We need a civilian army of anti-Covid warriors to beat
West Thurrock council is seeking £11-an-hour Covid-community support officers, whose job it will be to ensure that residents maintain a respectable two metres apart and eschew such perilous activities as picnicking or playing football.
Advertised by a private security firm previously deployed by the Essex authority to hand out litter fines, the role pays a pound or two above the minimum wage and will hopefully provide someone out there with gainful employment. But hiring a professional ticker-offer does seem a woefully inadequate response to the corona-crisis.
Indeed, West Thurrock’s job search feels almost emblematic of the timid and tardy measures most Western countries have thrown at the virus thus far.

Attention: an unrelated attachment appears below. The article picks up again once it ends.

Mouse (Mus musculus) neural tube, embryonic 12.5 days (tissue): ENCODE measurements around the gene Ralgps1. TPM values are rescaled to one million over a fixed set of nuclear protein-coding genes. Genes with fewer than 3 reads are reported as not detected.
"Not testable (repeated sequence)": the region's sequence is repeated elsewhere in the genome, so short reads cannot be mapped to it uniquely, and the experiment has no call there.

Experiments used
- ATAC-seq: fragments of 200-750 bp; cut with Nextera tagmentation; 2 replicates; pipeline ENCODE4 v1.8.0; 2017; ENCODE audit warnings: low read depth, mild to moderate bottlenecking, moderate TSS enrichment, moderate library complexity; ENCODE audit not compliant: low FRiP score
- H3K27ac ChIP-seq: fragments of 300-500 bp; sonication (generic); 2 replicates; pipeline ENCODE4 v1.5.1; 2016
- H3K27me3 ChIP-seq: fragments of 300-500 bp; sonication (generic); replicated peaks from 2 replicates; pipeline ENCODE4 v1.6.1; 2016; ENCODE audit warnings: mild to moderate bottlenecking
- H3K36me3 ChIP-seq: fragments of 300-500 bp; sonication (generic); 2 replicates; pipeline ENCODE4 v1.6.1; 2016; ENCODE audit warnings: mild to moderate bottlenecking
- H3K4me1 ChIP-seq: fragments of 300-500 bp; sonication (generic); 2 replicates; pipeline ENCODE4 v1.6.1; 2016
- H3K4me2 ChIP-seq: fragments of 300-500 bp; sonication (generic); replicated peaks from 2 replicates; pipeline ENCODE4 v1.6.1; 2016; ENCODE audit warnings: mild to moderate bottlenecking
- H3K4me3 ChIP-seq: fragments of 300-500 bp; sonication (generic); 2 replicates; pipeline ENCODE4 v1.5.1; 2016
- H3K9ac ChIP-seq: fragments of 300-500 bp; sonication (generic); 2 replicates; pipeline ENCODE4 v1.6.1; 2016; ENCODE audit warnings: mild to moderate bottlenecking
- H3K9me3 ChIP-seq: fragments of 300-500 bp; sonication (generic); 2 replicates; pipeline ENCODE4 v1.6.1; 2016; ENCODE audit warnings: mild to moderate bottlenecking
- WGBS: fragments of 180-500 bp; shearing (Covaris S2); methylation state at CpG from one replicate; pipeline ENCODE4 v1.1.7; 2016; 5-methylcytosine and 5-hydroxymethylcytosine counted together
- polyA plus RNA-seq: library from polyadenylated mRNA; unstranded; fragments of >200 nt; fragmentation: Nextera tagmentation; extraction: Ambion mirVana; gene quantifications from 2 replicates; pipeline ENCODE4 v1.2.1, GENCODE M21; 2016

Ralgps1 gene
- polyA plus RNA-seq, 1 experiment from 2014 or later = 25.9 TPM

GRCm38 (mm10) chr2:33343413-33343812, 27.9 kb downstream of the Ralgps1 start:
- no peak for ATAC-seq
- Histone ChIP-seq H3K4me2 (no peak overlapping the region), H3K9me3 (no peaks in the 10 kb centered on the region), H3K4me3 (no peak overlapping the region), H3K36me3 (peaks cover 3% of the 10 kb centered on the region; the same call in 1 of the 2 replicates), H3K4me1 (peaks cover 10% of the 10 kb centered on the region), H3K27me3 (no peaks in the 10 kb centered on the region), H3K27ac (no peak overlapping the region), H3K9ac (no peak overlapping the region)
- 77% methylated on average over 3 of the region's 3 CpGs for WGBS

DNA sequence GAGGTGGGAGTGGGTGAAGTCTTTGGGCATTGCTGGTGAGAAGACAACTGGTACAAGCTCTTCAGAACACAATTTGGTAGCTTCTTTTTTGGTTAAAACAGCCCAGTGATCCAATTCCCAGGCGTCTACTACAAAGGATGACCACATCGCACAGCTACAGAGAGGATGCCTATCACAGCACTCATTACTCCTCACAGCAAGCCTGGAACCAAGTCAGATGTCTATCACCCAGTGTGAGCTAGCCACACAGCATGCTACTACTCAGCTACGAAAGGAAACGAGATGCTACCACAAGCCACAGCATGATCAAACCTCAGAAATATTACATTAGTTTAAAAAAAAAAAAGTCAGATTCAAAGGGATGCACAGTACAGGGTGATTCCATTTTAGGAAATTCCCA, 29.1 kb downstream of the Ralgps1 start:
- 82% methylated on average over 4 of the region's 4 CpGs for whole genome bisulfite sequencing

As Boris Johnson said when he returned to work in Downing Street last week, Covid-19 represents “the biggest single challenge this country has faced since the War” – yet for much of the time it hasn’t felt like it.
Winning an existential conflict requires the near total mobilisation of the population, the enlistment of millions to the armed forces, agriculture, health care, and homeland security.
Even in peace, troubled times have required a mass response – President Franklin D Roosevelt’s creation of the New Deal to battle the economic devastation of the Great Depression employed 20 million by 1935.